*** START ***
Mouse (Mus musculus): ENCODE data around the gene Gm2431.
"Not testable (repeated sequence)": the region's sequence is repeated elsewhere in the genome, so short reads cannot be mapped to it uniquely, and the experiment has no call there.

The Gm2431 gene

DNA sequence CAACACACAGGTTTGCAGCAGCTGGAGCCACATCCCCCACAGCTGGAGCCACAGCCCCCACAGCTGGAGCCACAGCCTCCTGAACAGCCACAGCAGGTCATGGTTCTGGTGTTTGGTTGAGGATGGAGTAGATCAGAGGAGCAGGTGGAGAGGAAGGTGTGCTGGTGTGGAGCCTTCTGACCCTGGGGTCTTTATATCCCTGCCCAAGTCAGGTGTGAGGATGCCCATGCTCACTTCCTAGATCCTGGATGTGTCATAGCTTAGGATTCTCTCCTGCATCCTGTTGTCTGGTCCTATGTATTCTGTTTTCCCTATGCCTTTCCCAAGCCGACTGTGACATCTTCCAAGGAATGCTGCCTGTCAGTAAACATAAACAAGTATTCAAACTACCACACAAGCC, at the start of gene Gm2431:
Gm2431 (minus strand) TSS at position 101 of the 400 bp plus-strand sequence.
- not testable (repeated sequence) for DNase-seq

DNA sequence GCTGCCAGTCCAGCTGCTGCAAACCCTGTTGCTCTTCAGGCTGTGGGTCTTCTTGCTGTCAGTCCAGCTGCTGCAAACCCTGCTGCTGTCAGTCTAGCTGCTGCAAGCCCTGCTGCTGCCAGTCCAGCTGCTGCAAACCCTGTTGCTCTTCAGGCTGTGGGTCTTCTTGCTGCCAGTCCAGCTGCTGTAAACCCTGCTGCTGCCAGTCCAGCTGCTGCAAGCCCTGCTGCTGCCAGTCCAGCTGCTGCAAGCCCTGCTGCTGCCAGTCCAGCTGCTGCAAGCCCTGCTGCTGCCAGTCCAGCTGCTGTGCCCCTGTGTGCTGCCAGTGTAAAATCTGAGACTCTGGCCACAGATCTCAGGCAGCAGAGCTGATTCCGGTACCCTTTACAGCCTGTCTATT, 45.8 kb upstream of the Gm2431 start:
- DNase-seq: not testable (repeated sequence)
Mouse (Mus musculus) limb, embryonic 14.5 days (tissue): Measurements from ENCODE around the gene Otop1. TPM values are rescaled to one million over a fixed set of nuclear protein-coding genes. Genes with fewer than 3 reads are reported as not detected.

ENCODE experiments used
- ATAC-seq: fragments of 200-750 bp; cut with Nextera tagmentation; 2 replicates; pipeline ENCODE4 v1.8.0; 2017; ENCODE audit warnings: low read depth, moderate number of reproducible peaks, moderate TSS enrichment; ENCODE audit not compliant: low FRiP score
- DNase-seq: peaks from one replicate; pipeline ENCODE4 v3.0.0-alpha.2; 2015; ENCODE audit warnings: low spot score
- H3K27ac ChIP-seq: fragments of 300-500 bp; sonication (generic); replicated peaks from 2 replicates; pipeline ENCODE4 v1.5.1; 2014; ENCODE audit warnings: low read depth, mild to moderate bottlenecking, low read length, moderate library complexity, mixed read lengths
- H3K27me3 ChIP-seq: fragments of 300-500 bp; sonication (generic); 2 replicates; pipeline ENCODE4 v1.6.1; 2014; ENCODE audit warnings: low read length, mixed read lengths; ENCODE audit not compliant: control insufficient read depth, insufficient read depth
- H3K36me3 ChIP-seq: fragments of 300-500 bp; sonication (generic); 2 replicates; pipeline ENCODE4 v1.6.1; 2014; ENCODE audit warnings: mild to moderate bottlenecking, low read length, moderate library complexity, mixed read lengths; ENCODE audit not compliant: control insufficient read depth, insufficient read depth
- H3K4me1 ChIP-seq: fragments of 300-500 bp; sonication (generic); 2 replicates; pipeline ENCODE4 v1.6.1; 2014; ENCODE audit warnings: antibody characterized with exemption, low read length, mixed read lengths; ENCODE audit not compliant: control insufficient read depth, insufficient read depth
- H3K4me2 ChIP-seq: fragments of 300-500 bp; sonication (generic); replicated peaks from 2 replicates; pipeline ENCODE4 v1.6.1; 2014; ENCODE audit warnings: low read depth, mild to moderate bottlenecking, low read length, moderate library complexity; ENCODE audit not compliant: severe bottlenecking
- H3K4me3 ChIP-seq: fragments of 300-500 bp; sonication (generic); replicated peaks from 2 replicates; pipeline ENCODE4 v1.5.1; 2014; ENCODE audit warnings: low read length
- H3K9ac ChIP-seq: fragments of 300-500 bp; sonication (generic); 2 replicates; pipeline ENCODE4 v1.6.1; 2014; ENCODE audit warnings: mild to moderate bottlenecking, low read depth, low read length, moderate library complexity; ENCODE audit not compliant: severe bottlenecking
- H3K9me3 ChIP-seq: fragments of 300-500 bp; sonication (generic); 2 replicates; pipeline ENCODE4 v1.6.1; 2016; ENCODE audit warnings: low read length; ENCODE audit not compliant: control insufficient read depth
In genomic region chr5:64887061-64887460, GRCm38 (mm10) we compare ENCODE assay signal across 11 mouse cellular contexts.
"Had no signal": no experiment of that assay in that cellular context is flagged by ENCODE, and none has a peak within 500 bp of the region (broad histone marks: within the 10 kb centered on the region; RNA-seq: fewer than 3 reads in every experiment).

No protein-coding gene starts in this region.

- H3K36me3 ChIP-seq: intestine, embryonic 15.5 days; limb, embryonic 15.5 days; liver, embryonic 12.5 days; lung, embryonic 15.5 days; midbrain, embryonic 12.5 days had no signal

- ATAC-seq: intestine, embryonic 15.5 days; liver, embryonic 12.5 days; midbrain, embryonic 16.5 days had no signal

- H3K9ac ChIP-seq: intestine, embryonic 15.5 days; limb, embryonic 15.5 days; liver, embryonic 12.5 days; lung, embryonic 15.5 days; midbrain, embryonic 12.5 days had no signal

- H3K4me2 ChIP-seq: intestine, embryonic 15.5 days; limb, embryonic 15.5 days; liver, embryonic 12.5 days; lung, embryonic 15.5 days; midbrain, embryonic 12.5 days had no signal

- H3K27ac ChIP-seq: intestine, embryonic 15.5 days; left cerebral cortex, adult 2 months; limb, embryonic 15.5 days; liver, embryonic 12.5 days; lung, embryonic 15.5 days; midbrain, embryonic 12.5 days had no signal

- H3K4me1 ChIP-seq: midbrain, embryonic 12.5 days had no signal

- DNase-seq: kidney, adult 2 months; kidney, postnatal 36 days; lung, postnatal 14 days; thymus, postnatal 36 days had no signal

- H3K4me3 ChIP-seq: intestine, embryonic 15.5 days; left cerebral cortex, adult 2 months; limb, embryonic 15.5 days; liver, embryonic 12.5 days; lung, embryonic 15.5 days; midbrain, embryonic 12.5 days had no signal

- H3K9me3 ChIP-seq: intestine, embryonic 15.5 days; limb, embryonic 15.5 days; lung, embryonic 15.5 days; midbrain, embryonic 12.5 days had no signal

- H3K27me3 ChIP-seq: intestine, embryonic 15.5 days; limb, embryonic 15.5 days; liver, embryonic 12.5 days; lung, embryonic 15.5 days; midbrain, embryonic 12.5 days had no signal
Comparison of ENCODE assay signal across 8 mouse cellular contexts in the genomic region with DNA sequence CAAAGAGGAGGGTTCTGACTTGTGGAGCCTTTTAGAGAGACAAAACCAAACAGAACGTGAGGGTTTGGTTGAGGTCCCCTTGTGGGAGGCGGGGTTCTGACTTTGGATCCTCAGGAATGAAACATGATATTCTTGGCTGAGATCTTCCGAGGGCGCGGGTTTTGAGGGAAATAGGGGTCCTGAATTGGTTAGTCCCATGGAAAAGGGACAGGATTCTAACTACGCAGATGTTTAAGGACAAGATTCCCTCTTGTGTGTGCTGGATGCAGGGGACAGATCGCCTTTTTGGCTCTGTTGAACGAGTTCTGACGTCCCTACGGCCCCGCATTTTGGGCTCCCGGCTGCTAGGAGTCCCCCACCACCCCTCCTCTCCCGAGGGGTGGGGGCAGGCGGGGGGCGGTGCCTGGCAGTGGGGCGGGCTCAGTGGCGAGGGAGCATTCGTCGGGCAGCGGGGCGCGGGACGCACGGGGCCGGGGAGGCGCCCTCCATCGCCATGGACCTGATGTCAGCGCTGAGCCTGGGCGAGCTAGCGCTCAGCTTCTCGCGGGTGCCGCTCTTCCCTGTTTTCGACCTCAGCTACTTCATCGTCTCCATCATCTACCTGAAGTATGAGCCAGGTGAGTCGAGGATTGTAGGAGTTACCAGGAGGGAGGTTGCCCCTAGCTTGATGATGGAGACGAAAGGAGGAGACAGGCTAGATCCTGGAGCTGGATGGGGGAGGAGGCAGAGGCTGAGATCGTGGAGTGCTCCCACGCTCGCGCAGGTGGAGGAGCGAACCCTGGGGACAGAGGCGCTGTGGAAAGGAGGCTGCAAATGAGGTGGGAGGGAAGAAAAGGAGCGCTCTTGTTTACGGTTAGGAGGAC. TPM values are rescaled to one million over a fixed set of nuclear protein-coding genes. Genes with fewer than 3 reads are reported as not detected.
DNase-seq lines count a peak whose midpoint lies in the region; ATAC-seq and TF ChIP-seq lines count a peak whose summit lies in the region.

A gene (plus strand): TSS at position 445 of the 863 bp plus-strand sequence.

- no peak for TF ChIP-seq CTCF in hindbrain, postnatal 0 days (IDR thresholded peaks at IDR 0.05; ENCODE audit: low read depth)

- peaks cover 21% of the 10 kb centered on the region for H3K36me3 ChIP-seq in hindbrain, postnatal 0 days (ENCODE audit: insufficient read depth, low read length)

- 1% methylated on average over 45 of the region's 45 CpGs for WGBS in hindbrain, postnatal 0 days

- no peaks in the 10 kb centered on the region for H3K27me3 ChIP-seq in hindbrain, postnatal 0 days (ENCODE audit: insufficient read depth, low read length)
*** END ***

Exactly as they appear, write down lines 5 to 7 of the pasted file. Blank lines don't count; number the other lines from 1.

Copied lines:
Gm2431 (minus strand) TSS at position 101 of the 400 bp plus-strand sequence.
- not testable (repeated sequence) for DNase-seq

DNA sequence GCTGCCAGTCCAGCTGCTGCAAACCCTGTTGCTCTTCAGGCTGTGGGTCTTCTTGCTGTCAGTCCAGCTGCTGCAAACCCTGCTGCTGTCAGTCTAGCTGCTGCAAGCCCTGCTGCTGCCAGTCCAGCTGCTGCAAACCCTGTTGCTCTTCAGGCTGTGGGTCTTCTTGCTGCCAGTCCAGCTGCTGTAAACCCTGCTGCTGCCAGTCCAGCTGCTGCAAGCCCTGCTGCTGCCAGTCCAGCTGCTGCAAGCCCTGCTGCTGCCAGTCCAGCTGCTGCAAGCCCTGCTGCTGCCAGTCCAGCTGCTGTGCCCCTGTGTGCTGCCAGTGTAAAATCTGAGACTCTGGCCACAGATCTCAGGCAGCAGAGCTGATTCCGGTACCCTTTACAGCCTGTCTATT, 45.8 kb upstream of the Gm2431 start: